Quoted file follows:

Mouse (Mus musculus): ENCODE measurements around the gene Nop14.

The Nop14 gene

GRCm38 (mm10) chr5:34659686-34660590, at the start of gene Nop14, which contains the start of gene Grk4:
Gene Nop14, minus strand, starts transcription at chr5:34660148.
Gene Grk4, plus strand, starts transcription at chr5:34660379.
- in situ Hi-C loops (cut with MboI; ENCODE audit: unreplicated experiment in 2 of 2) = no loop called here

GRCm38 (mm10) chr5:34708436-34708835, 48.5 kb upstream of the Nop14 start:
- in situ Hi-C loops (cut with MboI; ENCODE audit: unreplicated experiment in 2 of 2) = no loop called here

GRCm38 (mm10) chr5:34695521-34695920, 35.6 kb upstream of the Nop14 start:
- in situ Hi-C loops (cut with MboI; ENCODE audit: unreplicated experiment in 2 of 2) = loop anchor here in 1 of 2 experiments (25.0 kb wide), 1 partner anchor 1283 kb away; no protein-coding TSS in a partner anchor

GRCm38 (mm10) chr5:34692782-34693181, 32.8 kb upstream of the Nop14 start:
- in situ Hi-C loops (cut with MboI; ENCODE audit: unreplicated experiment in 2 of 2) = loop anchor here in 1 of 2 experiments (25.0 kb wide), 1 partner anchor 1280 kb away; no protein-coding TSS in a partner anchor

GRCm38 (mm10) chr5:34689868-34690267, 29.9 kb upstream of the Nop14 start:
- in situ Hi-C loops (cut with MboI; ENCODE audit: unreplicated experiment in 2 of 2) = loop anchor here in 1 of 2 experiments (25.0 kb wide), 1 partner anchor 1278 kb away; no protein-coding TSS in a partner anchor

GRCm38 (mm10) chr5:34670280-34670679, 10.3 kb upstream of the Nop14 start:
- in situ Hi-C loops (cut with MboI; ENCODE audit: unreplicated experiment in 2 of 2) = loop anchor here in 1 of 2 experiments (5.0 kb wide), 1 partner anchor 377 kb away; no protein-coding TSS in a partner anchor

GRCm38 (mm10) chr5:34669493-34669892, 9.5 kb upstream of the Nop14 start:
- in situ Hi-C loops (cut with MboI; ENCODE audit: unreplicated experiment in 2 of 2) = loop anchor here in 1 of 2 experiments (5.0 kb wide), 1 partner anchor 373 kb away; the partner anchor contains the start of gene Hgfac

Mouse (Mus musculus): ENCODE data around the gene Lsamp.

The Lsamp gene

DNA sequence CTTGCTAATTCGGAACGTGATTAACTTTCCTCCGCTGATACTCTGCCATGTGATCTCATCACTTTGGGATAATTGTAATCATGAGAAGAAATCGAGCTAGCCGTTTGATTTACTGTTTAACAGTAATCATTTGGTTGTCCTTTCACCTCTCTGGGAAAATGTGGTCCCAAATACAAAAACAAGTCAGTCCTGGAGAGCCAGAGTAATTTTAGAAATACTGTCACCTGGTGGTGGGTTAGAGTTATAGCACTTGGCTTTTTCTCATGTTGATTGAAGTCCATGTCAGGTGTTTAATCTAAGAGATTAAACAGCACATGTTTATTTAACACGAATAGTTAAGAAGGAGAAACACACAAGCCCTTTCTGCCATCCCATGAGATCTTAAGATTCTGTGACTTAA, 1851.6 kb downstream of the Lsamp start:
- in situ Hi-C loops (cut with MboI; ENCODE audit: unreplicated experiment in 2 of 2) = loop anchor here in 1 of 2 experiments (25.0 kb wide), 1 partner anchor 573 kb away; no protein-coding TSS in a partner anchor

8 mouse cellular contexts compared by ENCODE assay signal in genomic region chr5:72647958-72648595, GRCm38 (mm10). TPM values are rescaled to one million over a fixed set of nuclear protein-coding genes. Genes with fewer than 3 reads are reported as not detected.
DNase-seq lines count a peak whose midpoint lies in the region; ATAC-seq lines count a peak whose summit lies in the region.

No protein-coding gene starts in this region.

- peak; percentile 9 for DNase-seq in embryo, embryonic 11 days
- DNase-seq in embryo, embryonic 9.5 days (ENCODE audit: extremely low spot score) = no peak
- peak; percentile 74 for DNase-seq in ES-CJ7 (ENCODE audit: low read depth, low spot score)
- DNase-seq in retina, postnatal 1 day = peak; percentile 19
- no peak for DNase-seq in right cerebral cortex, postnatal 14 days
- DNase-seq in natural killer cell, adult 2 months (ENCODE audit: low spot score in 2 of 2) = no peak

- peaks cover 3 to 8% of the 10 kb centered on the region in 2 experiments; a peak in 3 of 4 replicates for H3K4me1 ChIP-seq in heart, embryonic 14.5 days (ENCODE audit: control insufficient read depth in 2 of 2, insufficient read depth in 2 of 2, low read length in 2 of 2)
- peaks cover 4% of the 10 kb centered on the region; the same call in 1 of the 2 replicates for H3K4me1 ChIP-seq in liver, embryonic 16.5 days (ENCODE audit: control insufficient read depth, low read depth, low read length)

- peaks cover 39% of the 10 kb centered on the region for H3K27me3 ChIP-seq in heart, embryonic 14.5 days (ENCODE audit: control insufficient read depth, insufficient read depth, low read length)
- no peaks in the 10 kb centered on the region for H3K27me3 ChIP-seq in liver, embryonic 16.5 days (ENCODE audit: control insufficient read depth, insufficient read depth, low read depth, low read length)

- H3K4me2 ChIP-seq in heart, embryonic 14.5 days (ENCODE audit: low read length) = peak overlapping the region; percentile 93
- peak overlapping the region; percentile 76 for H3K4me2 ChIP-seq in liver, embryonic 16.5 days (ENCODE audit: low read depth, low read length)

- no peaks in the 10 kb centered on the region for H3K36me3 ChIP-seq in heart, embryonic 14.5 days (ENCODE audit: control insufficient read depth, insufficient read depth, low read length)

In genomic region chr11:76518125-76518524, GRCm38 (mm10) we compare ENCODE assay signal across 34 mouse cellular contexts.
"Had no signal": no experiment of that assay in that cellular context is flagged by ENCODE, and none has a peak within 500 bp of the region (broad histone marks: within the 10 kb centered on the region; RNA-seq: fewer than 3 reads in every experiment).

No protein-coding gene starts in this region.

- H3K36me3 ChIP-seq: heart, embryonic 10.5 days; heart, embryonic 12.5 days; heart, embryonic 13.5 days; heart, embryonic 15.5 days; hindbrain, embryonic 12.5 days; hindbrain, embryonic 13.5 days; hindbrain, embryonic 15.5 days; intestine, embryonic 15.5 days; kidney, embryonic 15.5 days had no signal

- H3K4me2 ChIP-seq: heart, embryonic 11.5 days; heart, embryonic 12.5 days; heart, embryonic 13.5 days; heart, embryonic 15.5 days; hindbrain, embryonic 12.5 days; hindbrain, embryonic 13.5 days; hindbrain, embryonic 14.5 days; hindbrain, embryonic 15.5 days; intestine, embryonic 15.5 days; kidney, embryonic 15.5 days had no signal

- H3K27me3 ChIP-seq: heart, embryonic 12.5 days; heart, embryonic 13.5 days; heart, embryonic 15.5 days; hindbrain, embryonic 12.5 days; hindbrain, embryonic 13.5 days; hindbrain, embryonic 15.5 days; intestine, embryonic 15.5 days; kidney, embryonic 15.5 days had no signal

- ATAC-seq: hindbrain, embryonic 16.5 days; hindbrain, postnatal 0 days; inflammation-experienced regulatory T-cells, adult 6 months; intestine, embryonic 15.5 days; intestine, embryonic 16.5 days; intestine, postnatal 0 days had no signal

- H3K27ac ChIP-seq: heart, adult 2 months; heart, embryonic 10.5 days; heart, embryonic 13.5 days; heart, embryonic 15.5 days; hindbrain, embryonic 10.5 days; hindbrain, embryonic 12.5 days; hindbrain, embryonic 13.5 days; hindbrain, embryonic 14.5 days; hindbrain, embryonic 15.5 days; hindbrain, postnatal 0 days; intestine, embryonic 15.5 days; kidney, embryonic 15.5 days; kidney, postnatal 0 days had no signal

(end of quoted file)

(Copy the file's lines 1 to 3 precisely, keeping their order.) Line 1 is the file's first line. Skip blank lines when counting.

Mouse (Mus musculus): ENCODE measurements around the gene Nop14.

The Nop14 gene

GRCm38 (mm10) chr5:34659686-34660590, at the start of gene Nop14, which contains the start of gene Grk4: